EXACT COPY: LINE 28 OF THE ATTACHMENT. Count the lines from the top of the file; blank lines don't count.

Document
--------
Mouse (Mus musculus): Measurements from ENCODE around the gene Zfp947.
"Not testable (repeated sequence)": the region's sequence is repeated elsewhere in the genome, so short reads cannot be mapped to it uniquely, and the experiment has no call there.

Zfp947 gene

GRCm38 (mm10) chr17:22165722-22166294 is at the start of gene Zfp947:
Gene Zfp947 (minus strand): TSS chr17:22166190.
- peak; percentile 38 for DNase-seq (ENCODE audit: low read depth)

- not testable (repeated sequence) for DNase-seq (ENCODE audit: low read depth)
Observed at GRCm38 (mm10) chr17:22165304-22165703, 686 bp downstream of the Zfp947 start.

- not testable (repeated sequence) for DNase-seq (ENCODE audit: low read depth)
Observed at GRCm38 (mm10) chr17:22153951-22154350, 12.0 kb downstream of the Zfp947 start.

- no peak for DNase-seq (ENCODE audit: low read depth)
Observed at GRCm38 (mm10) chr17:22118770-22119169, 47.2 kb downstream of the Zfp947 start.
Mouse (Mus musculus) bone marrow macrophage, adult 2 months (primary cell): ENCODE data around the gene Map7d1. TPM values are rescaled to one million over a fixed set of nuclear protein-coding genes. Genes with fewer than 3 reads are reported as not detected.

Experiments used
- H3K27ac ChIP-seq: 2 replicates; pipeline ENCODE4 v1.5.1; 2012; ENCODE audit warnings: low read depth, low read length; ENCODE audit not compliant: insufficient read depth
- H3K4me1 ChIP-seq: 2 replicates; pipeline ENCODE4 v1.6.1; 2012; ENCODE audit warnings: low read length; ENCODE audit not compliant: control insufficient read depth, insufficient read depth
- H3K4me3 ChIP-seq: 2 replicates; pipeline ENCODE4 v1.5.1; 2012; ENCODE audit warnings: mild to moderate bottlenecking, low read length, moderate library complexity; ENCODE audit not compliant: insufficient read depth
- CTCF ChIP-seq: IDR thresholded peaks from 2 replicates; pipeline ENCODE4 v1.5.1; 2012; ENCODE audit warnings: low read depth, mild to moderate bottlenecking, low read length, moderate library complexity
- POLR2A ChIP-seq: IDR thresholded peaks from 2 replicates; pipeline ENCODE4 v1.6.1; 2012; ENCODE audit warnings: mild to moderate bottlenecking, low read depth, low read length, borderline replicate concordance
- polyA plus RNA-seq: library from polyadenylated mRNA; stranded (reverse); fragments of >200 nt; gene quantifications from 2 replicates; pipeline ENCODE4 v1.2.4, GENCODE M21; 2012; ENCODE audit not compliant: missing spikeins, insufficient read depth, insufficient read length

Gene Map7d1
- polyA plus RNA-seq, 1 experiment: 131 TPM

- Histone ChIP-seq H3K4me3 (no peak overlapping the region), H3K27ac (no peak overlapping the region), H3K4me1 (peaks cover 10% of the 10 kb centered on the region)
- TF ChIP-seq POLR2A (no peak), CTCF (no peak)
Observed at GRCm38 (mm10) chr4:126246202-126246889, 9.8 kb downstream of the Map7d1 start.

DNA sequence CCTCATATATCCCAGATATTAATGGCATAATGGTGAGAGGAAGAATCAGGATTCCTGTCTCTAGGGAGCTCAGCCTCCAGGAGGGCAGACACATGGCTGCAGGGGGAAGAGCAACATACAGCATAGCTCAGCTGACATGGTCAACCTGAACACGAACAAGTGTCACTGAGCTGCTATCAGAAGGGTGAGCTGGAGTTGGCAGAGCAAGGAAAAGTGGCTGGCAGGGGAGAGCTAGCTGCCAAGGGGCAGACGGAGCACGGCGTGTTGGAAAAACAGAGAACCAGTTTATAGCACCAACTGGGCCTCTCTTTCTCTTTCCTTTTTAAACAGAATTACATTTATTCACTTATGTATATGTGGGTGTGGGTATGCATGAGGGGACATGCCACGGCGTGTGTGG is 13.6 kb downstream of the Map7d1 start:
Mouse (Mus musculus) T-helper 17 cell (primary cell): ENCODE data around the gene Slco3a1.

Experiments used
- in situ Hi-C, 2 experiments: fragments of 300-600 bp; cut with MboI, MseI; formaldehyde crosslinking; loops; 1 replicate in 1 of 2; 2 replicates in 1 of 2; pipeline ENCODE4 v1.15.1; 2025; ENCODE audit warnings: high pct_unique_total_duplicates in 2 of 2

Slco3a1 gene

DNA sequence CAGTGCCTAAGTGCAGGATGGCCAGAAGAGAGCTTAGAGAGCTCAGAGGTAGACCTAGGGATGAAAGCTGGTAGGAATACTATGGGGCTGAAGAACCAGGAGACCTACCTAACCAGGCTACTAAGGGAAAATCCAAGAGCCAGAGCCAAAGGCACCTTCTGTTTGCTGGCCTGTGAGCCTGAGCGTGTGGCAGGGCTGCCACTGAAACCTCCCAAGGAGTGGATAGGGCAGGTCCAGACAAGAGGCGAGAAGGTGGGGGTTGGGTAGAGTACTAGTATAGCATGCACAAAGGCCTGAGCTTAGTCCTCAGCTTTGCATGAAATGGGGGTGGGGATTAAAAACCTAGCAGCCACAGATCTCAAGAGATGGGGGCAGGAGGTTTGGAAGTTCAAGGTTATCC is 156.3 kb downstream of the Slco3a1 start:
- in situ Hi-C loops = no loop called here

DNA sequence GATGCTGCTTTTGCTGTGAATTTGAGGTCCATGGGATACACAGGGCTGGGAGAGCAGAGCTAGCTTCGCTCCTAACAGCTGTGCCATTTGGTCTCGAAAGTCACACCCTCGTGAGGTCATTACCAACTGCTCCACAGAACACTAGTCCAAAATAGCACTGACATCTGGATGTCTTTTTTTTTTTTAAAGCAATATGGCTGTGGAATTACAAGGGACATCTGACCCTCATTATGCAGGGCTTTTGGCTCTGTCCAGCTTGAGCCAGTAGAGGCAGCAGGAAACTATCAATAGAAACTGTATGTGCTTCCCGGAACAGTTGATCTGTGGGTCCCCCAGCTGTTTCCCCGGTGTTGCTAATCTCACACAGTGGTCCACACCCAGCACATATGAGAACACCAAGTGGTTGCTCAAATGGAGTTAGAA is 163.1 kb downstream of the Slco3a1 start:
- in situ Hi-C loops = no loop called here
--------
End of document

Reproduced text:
Experiments used